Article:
|The Kalmar Nyckel (Key of Kalmar), Dutch-built |
ship that carried Swedish settlers to America in1638.
Today, the word figurehead
is more often heard in a metaphorical context, referring to a person in a position of power who has no real authority. But back in the day of galleons and frigates sailing on the high seas in the 16th to 19th centuries, one would find beautifully carved wooden sculptures attached to the prows of ships. These sentinels were used to help identify the ships and help non-literate people know the ship's name, but there is also much lore involving ship's figureheads.
The destiny of a ship was once thought to be so closely bound up with that of her carved figurehead that one could not sink without the other. They were used as religious symbols to protect the ship, and to express
the sailors’ belief that the ship was a living thing. There was also the
belief that a ship needed to find its own way, and could only do this
if it had eyes. To sail in a ship without a figurehead was considered highly dangerous as the figurehead was thought to be the embodiment of the ship's soul. It was thought to ward off evil spirits as the ship bounded through the sea and protect the crew and
passengers from traveling maladies.
If someone painted the figurehead black it was considered bad luck. Figureheads as such died out with the military sailing ship, primarily due to their weight, except for smaller ships of the royal navy.
Types of figureheads: Lions were the favorite figurehead for most nations in the 17th century and later on British military ships. Some chose other designs such as St. George slaying the dragon. In the 18th century many designs were representations of the name of the ship, such as a guillotine and often classical or mythological figures such as mermaids, goddesses, and even literary characters.
In my novella, Carving a Future in Colonial Courtships
(Barbour/2012), I tell the story of a ship's figurehead carver who is working as a journeyman and on his way to become a master carver. He is commissioned to carve the heroine in the story. The research that I did in Colonial Williamsburg, Virginia and in Mystic Seaport, Connecticut was fascinating. I so enjoyed looking at the beautiful carvings and learning about the process. At Mystic Seaport I was able to interview a few interpreters at the ship carver's shop. I did further research with a famous figurehead carver, Martin Jeffery, from Australia.
|Ship carver's shop, Mystic Seaport, CT|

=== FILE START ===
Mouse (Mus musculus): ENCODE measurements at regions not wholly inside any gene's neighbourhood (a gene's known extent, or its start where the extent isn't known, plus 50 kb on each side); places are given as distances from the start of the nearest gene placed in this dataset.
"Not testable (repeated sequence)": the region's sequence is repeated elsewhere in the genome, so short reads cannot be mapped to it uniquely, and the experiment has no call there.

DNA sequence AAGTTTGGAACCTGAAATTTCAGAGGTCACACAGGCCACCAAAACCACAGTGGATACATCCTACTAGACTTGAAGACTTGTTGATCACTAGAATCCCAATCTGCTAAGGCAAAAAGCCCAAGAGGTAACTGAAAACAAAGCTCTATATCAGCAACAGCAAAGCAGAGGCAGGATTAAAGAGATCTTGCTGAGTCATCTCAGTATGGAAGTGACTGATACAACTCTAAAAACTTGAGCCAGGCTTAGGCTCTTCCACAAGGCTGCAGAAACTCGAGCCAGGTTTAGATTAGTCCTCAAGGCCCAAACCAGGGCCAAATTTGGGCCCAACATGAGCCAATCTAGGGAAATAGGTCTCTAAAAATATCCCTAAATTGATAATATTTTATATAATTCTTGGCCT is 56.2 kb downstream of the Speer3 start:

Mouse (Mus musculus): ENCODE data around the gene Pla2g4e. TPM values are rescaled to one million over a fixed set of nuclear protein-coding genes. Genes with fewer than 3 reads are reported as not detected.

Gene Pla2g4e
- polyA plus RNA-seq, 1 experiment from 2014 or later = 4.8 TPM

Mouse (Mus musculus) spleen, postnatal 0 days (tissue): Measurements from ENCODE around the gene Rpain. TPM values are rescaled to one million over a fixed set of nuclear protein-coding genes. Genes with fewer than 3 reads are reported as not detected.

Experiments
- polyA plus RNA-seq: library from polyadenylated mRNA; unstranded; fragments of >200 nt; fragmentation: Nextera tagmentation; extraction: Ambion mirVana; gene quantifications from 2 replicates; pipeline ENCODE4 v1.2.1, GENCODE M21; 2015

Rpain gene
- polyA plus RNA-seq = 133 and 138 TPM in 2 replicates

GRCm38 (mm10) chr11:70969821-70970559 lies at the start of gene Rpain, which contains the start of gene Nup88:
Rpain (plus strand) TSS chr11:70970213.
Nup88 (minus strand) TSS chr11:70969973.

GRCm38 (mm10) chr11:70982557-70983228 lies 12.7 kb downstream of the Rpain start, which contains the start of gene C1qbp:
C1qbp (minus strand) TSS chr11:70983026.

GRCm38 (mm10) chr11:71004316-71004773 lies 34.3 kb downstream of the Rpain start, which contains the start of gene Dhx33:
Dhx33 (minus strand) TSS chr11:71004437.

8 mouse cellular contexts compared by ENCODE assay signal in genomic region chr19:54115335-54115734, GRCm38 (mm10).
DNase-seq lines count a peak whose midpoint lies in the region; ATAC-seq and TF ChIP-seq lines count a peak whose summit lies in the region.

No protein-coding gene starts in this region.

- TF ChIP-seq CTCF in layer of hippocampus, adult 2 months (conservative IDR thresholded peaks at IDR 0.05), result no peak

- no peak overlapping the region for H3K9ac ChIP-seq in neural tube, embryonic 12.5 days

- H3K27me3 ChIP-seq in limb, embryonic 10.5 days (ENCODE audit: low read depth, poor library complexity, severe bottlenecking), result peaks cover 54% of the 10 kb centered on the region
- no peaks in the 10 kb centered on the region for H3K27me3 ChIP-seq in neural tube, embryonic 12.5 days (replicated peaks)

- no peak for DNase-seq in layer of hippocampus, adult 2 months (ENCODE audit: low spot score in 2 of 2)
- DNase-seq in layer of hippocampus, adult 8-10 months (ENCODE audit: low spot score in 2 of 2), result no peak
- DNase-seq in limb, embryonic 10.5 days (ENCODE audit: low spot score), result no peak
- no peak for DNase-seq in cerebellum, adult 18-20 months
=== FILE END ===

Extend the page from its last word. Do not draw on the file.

|Figureheads from Mystic Seaport|
Photos taken by Carla
When I saw the post title, I was hoping/expecting Carla. I so enjoyed your story in Colonial Courtships and this only makes me more determined to visit Mystic Seaport. I imagine sailors, being the superstitious lot they were, would never sign up for a ship without one, so they were as necessary as the masts!ReplyDelete
You are fueling my love for all things nautical about the 18th and 19th century!
Thanks so much, Deb! Mystic is a great trip, you'd have so much fun there! And you are right about the sailor's superstitions. They would never board a ship without a figurehead or if it was painted black!Delete
Carla, how very interesting! Thanks for this great info and photos.ReplyDelete
Elva Cobb Martin, President SC Chapter ACFW
Thank you, Elva! This was by far the most interesting trade I have researched!Delete
Fascinating post, Carla! I have done some research on early figurehead carving and am very interested in the subject. Thank you for this and the wonderful photos! I'll have to put Carving a Future on my TBR list.ReplyDelete
I had a feeling you might be interested in the subject. Our New England has some rich history of shipbuilding!Delete
Great post, Carla! I read it out loud to Clark. Love the pictures, too. Have always thought figureheads were so cool. Yes, Lisa's new release has a wonderful story line in it about figurehead carving and I loved that in your book, too, Carla!ReplyDelete
Cool! The exhibit at CW that has the wood carvings like signs and carosel horses and figureheads is so cool. The trade is all related. Although figureheads were done especially for the ships, wood carvers had similar skills. I am just amazed at the works of art!Delete
Fascinating! I had never heard of Mystic Seaport CT but I just put this in my New England vacation file folder. Thanks for the post!ReplyDelete
Mystic Seaport is wonderful! It is set up like a small 19th century New England village.Delete